Wednesday, July 19, 2017

"My Tastes Are Surprisingly Traditional"

Slavoj Žižek

Interviewer: We are talking at the Reina Sofía Museum and I would like to know your relationship with contemporary art.

I think I'm going to disappoint you terribly. I am a "conservative modernist." I still think - and it is horrible what I am going to say - that the great event in the art world was the first European modernism. Schonberg, in the world of music ...

Interviewer: Malevich, in art.

Malevich and all that generation. The idea that postmodernism did away with modernism is not true, we are still in the shadow of these events. We have not passed that time. My tastes are surprisingly traditional. People are totally wrong when they think they reached the lowest level with "Black Square". No: for him, that was the zero point, the starting point. I greatly admire his late paintings, which people misunderstand as their submission to Stalinism. They are not. They are creations that follow the minimal reduction, even those apparently Stalinist, like the final paintings of women. They are works of a genius.

Interviewer: You have written a few times about Duchamp.

Yes, but they were rather standard things. Although I had an interesting debate in China about him, in which people did not understand what he meant. "You have a urinal, you expose it and it becomes a work of art, does not it?" I asked the curator of a museum: "What would happen if I went on stage and pissed?" He said to me, "You would be vulgar because you would show that you did not understand the work. This is a work of art, it is no longer an object to be used for that purpose. " Do you know what my answer was ?: "But what if I say that I am a performer and that the act of urinating is therefore a work of art, a performance?"

Interviewer: This has already been done, in fact. Pierre Pinoncelli urinated and then destroyed the Duchampian urinal in 1993.

Something that is crucial-and perhaps that brings us closer to what I know about art theory and abstract art-is that I've always had problems with Jackson Pollock because I'm fanatically anti-alcoholic and I hate all those artists who get drunk, Paint a couple of colors and then go saying they have composed a masterpiece. My idea of ​​artist is Mark Rothko . It is absolutely ethical, his paintings darken more and more, and you can almost predict just by looking at them that he would commit suicide in the end. I can also tolerate Hopper, who is often dismissed as realistic. One realizes that he did a miracle, produced apparently realistic pictures, but that can only be understood in the context of abstraction. This is what I admire about modern art. The really difficult thing is to return to some form of realism,

Interviewer: And in modern literature, what are your preferences?

For me, there are three great writers from Western Europe. Beckett, in front of Joyce, who is a pain in the ass, a snob, a narcissist. "Finnegans Wake" is horrible. He acknowledged that he wrote it so that literary critics would have four hundred years of work. Fuck you! I do not mess with that for one day. Beckett was the real genius.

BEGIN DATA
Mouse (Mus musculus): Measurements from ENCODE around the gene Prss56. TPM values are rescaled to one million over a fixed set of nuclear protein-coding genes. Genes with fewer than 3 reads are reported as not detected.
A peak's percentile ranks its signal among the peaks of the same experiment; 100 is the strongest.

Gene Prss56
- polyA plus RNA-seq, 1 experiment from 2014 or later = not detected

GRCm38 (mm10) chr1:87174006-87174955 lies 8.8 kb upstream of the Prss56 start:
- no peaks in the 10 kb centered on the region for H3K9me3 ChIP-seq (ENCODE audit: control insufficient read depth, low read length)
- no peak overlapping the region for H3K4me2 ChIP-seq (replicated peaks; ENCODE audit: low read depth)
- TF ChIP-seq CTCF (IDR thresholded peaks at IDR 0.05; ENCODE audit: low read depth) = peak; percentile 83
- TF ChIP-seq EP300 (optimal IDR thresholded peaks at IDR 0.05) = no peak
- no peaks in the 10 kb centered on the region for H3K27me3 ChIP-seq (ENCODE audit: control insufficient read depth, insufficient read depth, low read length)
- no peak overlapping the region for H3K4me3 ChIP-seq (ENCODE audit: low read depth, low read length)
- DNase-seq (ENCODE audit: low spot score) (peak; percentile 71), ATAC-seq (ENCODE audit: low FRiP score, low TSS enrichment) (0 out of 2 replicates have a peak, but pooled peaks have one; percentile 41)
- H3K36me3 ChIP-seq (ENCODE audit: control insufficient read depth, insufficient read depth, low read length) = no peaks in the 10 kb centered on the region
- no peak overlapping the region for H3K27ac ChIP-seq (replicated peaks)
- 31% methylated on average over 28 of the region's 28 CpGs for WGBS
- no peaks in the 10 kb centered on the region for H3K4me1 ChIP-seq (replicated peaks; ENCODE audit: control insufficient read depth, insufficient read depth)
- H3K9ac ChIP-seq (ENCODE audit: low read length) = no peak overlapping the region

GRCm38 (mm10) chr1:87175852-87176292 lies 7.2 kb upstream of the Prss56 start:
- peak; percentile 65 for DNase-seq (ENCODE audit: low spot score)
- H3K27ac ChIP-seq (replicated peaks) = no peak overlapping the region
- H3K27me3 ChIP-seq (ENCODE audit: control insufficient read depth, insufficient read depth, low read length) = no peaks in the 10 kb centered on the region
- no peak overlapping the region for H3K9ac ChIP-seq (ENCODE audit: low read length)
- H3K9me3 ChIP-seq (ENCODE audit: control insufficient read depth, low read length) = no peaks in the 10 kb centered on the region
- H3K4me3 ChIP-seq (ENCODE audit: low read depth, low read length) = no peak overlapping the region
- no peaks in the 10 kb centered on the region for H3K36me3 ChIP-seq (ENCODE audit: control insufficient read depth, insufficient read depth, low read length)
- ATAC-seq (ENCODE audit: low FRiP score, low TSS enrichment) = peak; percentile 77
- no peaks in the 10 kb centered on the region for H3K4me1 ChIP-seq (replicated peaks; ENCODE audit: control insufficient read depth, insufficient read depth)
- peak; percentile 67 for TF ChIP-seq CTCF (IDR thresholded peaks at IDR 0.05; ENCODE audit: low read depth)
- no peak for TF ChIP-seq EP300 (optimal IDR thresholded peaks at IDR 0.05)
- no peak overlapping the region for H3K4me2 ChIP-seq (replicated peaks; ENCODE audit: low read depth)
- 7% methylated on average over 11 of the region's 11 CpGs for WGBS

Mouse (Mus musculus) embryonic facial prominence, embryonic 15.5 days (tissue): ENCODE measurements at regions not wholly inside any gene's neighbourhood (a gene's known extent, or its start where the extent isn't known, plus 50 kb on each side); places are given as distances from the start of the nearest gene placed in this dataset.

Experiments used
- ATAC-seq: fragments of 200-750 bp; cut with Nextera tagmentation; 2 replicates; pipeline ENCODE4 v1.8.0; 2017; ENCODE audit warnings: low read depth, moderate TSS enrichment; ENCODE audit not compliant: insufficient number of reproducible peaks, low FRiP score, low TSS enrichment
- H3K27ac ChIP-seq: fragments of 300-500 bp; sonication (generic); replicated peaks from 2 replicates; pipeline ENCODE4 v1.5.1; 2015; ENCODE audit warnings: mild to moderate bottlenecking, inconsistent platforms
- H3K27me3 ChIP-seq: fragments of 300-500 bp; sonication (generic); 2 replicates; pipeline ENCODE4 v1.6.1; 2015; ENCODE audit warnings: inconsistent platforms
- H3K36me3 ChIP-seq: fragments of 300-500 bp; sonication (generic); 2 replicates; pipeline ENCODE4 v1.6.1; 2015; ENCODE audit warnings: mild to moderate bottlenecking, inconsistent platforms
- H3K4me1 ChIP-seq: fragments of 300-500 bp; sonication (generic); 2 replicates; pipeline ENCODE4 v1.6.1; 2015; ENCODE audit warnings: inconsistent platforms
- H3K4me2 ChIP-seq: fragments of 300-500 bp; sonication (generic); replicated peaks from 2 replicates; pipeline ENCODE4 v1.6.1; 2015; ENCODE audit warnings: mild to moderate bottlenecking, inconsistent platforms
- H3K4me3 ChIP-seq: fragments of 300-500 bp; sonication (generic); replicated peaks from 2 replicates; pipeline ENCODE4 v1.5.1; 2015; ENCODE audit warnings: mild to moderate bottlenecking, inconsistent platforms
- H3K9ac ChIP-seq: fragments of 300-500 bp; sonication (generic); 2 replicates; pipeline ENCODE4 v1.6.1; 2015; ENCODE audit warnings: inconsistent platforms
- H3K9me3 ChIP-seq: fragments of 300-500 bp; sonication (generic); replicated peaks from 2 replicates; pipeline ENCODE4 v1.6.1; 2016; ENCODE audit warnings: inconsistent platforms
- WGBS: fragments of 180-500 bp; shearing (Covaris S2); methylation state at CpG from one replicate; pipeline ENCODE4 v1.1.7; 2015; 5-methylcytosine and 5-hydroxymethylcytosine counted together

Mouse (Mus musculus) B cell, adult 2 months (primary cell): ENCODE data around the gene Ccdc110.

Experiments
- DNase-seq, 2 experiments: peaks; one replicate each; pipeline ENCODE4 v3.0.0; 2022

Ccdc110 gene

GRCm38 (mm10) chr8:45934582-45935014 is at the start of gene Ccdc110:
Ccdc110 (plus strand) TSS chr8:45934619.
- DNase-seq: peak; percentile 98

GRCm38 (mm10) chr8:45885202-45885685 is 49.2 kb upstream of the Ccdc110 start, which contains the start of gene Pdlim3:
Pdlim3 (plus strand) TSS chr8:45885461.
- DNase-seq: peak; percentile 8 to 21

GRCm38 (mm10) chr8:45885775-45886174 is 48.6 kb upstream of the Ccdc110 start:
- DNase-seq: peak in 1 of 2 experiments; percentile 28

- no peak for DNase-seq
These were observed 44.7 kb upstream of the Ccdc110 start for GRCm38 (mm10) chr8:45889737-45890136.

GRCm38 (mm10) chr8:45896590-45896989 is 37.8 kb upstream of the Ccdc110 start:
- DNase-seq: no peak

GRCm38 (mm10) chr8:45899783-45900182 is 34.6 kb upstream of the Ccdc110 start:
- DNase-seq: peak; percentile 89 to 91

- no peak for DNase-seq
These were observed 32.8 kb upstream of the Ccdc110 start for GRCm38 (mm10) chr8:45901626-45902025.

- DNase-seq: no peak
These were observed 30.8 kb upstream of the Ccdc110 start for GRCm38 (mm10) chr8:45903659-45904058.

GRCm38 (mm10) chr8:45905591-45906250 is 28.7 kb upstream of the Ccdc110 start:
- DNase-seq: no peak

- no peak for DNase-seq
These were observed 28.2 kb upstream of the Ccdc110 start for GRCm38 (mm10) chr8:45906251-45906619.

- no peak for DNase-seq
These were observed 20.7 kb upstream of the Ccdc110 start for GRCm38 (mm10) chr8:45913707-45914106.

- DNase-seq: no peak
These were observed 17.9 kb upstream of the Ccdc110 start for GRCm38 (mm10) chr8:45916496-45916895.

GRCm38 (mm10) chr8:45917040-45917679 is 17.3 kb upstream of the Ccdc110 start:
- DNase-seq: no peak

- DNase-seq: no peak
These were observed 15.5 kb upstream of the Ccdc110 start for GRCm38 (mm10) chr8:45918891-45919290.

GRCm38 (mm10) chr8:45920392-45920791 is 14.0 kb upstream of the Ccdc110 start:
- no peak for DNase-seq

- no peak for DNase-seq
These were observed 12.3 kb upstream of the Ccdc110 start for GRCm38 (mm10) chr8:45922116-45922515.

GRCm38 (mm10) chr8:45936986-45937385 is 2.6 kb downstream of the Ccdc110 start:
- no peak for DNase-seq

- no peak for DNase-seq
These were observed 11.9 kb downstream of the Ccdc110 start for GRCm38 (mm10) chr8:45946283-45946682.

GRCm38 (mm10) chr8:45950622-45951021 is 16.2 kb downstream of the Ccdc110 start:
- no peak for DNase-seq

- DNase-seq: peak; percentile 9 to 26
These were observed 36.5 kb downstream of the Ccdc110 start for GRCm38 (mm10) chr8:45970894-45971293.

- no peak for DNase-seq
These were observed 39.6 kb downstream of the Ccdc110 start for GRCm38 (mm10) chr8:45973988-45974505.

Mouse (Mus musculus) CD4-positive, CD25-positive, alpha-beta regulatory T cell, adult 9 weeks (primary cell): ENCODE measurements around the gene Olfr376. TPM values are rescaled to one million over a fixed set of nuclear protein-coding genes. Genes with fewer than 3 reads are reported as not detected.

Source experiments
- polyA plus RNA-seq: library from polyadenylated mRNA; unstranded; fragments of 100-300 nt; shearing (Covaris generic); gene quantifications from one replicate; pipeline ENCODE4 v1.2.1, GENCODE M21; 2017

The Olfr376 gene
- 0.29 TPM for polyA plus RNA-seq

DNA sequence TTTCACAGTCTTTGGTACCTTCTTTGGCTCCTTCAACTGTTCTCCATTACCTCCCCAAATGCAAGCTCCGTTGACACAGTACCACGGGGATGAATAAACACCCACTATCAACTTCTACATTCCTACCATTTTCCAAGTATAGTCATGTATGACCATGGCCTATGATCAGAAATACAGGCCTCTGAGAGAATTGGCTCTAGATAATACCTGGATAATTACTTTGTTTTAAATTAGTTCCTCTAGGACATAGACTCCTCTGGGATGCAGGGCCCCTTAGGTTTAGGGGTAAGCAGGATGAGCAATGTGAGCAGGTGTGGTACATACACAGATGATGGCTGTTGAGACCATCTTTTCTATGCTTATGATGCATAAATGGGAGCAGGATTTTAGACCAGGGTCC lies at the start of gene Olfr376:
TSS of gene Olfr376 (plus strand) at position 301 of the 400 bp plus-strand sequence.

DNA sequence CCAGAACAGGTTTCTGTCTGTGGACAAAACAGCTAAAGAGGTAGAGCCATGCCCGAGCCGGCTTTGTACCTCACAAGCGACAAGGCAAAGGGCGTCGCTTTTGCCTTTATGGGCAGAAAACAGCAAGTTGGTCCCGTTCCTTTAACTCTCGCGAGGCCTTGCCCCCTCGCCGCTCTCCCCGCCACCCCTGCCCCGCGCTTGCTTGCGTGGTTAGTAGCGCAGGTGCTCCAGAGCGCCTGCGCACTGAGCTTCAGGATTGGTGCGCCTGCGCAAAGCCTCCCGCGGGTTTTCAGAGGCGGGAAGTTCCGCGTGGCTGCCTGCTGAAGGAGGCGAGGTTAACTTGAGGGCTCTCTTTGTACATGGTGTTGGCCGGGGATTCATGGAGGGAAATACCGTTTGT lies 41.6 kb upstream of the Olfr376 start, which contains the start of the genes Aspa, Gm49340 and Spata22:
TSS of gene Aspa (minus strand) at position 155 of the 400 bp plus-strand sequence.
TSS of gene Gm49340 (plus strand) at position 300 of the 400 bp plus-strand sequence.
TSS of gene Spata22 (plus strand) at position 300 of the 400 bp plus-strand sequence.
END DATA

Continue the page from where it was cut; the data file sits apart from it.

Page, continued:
Interviewer: "Endgame," a masterpiece.

Yes and all the others, for example, Not I. Then comes Kafka, who nobody wins in their game. He understood the obscenely sexual dimension of bureaucracy. And finally, Platonov, a teacher whom I consider the Malevich of literature.

Interviewer: But this is quite peculiar because you are interested in video games and the most current cyber culture, but then, in art, you stay in modernity and in the first avant-gardes.

I just can not do it all. For example, for some time I tried to follow modern music. But I must admit that I have limitations in this field, I tried to follow the best I could to Boulez and Stockhausen. In the field of modern music, I like the most is Hanns Eisler . At the same time that he wrote the GDR anthem, he composed wonderful pieces. It represented an almost impossible combination: an Orthodox Communist, both a faithful follower of Schonberg and atonal experimentation.

The case of the Slovenian group Laibach is significant because they enjoy fascist overidentification. To a certain extent, they remind me of Chaplin's "Great Dictator," when he turns Hitler's speeches into strange sounds in which we only understand some vulgarities. To do so is much more subversive than rationally criticizing Hitler. You copy as faithfully as possible, and, in this way, make it completely ridiculous. But at the same time this is very serious. Laibach are not liberals who imitate and criticize totalitarianism. On the contrary, they confront us with a very unpleasant fact: that we all enjoy identifying ourselves with totalitarian rituals.

Interviewer: Are you interested in the "Black Mirror" series?

It is one of the best. Do you know which episode I like best? The first of the second season, which is about a society where every time you meet someone or call someone, they put a rating, a note. From this emerges certain standards for social control. This may seem like a utopia, but it is already happening with Google. We can learn from "Black Mirror" that we are approaching a type of control society, although I am not so pessimistic at this point. Yes: we can be controlled, but it does not stop to amaze me how stupid computers are. They know everything, but they have too much data.

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